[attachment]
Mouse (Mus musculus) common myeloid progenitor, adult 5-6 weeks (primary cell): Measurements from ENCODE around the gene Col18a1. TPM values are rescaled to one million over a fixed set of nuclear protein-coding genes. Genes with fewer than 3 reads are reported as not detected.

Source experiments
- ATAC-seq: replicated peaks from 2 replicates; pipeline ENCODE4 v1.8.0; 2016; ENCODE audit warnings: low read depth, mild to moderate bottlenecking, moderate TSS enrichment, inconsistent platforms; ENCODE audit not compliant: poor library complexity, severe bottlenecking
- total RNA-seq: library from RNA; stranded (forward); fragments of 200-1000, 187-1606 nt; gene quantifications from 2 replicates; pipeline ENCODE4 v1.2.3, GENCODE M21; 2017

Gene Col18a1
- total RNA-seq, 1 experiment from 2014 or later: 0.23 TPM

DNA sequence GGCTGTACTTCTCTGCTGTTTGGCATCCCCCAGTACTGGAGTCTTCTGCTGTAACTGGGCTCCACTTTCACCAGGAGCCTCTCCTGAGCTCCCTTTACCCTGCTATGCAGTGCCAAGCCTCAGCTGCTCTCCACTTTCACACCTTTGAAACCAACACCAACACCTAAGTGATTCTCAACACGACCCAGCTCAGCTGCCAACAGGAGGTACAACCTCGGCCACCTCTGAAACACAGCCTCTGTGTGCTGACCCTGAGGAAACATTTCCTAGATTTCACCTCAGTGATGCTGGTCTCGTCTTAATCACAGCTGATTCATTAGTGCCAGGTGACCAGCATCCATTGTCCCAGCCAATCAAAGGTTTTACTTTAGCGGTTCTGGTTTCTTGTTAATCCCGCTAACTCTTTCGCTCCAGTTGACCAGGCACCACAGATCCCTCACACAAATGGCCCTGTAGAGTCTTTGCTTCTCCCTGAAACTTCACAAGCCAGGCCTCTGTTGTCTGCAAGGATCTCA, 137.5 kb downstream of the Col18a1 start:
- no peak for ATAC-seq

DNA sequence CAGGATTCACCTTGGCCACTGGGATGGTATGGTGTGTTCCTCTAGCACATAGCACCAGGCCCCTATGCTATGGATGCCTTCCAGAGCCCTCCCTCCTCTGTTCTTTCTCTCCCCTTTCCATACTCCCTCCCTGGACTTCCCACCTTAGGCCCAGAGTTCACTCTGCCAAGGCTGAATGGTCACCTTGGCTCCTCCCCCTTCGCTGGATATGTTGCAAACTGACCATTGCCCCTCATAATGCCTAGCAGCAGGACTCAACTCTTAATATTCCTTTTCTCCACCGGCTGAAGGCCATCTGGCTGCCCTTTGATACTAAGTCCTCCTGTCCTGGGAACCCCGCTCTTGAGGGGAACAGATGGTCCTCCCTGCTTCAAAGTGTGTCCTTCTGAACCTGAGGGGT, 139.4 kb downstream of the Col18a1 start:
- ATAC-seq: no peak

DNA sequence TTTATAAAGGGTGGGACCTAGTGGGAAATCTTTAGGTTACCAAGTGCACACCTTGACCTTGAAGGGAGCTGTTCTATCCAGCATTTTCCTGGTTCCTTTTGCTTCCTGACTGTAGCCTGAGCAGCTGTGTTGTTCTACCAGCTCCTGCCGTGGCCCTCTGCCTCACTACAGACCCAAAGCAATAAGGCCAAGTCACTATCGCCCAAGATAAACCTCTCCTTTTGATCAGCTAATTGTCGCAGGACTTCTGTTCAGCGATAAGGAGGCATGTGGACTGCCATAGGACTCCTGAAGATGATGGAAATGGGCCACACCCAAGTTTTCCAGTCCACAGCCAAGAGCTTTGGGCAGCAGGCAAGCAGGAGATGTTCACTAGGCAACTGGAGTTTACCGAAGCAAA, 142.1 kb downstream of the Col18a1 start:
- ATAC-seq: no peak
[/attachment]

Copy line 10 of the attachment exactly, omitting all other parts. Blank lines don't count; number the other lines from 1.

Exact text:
- ATAC-seq: no peak